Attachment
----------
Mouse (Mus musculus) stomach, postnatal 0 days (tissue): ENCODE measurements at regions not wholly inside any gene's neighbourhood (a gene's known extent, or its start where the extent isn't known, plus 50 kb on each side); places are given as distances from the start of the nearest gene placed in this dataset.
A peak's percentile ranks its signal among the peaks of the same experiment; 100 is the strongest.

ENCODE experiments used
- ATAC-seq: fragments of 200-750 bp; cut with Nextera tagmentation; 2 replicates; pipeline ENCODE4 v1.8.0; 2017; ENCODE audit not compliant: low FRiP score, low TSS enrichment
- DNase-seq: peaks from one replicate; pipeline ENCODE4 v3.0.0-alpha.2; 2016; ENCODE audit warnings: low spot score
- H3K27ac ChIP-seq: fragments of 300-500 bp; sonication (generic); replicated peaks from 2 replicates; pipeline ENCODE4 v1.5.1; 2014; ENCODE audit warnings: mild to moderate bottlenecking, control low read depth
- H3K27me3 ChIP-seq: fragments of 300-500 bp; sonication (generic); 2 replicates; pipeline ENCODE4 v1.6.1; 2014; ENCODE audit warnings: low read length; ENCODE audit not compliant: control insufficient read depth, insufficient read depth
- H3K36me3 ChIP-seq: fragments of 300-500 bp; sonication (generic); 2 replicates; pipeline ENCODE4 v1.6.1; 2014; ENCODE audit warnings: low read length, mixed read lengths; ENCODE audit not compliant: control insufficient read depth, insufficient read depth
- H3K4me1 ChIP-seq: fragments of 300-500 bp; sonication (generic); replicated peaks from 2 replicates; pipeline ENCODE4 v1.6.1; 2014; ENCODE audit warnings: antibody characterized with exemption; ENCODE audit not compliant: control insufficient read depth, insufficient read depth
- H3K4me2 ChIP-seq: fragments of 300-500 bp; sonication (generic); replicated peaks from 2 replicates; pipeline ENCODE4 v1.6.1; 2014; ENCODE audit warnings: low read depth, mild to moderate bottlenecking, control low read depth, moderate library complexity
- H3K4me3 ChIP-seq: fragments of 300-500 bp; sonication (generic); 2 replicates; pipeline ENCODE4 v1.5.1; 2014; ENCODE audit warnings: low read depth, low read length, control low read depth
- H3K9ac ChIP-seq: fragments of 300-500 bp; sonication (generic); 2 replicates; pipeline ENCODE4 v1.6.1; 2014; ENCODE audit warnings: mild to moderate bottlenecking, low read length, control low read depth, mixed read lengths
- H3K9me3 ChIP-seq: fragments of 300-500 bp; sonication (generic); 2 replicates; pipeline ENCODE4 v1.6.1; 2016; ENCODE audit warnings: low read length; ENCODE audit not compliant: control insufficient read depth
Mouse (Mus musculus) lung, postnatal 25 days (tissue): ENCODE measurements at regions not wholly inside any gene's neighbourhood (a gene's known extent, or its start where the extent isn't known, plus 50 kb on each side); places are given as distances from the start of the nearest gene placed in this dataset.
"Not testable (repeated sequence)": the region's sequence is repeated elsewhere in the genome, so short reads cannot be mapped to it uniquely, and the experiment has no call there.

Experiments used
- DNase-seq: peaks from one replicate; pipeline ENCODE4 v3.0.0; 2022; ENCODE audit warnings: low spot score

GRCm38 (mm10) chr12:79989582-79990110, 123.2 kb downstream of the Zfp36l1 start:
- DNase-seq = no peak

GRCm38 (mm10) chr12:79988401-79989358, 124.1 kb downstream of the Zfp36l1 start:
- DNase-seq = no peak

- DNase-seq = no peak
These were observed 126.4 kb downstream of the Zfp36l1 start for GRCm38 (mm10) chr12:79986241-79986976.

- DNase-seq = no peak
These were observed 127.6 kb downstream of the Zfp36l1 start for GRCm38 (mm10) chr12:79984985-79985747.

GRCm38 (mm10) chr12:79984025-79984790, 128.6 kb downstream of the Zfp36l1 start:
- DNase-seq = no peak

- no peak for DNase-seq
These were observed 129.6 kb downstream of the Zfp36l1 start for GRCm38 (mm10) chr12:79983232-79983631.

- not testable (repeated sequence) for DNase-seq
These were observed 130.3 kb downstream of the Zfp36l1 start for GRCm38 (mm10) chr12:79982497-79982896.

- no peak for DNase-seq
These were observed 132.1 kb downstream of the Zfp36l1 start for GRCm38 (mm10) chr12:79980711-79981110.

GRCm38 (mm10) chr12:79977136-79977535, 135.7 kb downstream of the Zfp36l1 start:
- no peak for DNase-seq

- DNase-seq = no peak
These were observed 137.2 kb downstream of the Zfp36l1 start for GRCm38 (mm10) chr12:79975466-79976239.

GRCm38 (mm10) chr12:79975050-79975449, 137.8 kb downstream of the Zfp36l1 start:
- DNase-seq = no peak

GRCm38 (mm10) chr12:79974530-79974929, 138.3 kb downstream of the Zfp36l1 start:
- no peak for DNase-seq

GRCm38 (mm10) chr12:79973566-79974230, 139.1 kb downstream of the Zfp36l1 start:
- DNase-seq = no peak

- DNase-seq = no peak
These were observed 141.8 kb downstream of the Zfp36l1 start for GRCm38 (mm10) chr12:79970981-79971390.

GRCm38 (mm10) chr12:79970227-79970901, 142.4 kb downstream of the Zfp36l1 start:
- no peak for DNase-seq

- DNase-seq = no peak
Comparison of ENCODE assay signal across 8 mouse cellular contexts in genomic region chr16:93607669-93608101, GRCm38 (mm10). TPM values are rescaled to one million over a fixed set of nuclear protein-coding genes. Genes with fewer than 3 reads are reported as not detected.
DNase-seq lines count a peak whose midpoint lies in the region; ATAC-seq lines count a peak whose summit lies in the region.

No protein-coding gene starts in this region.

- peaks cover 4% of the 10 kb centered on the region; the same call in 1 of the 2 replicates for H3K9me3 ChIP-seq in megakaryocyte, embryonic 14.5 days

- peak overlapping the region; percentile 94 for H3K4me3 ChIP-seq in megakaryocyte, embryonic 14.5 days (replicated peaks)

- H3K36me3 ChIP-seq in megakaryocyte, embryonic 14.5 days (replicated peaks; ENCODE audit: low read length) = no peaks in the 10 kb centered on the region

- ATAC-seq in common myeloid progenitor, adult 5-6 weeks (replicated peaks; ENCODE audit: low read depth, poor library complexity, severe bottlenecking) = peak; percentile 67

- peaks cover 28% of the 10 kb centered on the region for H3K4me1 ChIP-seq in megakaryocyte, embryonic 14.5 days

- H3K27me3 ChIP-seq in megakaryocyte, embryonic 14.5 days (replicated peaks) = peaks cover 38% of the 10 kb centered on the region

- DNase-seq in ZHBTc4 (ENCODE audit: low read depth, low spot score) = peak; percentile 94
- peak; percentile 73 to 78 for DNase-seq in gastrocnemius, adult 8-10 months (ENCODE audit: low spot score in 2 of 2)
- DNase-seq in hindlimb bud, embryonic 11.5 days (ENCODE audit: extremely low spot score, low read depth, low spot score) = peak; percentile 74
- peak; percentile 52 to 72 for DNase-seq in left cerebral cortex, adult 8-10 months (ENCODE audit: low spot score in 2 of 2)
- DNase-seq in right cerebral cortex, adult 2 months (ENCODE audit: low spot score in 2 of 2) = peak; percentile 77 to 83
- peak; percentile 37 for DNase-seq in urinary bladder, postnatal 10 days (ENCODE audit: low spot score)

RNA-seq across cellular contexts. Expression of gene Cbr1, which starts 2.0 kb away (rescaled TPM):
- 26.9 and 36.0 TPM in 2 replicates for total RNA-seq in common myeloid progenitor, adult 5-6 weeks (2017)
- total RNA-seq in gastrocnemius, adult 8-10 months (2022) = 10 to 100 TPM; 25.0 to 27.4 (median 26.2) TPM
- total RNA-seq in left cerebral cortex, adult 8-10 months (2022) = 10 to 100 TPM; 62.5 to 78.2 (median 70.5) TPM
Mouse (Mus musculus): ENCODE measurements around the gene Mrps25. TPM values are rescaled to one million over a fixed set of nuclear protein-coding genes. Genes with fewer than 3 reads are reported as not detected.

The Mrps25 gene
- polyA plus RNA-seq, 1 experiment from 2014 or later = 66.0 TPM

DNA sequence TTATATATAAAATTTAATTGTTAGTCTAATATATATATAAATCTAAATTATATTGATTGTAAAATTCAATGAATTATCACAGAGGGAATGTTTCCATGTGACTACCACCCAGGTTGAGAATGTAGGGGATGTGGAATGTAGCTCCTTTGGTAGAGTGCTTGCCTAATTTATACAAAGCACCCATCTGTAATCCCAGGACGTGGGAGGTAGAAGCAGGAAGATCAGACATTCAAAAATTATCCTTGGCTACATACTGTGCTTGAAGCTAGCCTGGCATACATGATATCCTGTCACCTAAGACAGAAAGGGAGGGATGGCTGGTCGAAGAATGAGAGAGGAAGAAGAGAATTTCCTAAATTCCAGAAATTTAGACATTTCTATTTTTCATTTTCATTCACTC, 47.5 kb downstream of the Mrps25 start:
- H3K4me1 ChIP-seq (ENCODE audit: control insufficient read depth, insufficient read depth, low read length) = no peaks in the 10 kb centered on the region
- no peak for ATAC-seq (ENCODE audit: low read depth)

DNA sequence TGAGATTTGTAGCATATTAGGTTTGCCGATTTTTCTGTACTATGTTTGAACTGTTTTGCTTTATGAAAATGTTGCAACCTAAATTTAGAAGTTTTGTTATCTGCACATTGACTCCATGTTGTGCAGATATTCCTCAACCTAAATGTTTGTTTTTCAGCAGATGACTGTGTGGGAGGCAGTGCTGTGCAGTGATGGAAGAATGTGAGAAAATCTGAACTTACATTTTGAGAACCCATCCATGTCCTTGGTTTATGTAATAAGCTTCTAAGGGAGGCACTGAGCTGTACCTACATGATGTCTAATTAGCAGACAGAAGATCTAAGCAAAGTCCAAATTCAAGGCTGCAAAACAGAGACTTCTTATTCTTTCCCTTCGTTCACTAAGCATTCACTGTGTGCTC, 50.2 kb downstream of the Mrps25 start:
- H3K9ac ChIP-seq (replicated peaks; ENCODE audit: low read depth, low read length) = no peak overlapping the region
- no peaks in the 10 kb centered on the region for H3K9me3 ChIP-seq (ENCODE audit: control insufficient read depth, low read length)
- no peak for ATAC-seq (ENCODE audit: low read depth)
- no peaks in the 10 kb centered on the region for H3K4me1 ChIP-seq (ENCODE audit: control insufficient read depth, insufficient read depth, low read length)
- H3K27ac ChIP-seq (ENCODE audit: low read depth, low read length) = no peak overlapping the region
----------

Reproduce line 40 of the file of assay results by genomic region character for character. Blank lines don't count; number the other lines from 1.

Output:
GRCm38 (mm10) chr12:79974530-79974929, 138.3 kb downstream of the Zfp36l1 start: